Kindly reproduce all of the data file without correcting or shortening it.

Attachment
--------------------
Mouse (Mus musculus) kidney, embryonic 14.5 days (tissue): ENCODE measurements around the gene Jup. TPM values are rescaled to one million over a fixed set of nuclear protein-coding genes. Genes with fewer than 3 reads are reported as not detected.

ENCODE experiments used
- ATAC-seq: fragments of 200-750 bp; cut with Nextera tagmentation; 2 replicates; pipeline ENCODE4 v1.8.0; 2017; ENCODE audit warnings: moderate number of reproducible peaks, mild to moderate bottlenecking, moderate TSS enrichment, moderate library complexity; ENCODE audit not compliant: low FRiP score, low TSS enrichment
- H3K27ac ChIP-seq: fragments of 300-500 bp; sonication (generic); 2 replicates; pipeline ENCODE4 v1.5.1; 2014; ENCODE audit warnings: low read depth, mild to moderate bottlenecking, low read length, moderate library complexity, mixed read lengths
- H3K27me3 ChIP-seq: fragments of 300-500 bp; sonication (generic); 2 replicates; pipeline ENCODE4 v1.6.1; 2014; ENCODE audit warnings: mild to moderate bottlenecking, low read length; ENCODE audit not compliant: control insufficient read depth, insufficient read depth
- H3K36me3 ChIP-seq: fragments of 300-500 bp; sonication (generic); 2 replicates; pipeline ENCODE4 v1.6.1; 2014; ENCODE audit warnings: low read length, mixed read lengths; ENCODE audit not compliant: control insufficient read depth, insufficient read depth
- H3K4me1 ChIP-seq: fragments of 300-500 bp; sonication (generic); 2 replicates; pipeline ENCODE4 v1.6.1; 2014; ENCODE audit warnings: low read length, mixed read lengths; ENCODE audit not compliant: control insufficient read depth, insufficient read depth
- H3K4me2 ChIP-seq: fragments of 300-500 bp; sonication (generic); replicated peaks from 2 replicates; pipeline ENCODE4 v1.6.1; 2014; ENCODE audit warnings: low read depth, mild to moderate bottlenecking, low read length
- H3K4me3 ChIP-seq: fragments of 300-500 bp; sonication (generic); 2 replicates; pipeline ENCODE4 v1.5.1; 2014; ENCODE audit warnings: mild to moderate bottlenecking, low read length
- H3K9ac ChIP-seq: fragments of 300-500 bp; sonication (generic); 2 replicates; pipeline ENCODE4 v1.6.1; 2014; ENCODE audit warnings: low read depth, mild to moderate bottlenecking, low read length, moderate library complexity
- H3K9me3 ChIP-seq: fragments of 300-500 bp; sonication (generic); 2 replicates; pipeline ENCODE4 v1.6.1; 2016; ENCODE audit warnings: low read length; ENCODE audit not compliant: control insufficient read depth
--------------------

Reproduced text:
Mouse (Mus musculus) kidney, embryonic 14.5 days (tissue): ENCODE measurements around the gene Jup. TPM values are rescaled to one million over a fixed set of nuclear protein-coding genes. Genes with fewer than 3 reads are reported as not detected.

ENCODE experiments used
- ATAC-seq: fragments of 200-750 bp; cut with Nextera tagmentation; 2 replicates; pipeline ENCODE4 v1.8.0; 2017; ENCODE audit warnings: moderate number of reproducible peaks, mild to moderate bottlenecking, moderate TSS enrichment, moderate library complexity; ENCODE audit not compliant: low FRiP score, low TSS enrichment
- H3K27ac ChIP-seq: fragments of 300-500 bp; sonication (generic); 2 replicates; pipeline ENCODE4 v1.5.1; 2014; ENCODE audit warnings: low read depth, mild to moderate bottlenecking, low read length, moderate library complexity, mixed read lengths
- H3K27me3 ChIP-seq: fragments of 300-500 bp; sonication (generic); 2 replicates; pipeline ENCODE4 v1.6.1; 2014; ENCODE audit warnings: mild to moderate bottlenecking, low read length; ENCODE audit not compliant: control insufficient read depth, insufficient read depth
- H3K36me3 ChIP-seq: fragments of 300-500 bp; sonication (generic); 2 replicates; pipeline ENCODE4 v1.6.1; 2014; ENCODE audit warnings: low read length, mixed read lengths; ENCODE audit not compliant: control insufficient read depth, insufficient read depth
- H3K4me1 ChIP-seq: fragments of 300-500 bp; sonication (generic); 2 replicates; pipeline ENCODE4 v1.6.1; 2014; ENCODE audit warnings: low read length, mixed read lengths; ENCODE audit not compliant: control insufficient read depth, insufficient read depth
- H3K4me2 ChIP-seq: fragments of 300-500 bp; sonication (generic); replicated peaks from 2 replicates; pipeline ENCODE4 v1.6.1; 2014; ENCODE audit warnings: low read depth, mild to moderate bottlenecking, low read length
- H3K4me3 ChIP-seq: fragments of 300-500 bp; sonication (generic); 2 replicates; pipeline ENCODE4 v1.5.1; 2014; ENCODE audit warnings: mild to moderate bottlenecking, low read length
- H3K9ac ChIP-seq: fragments of 300-500 bp; sonication (generic); 2 replicates; pipeline ENCODE4 v1.6.1; 2014; ENCODE audit warnings: low read depth, mild to moderate bottlenecking, low read length, moderate library complexity
- H3K9me3 ChIP-seq: fragments of 300-500 bp; sonication (generic); 2 replicates; pipeline ENCODE4 v1.6.1; 2016; ENCODE audit warnings: low read length; ENCODE audit not compliant: control insufficient read depth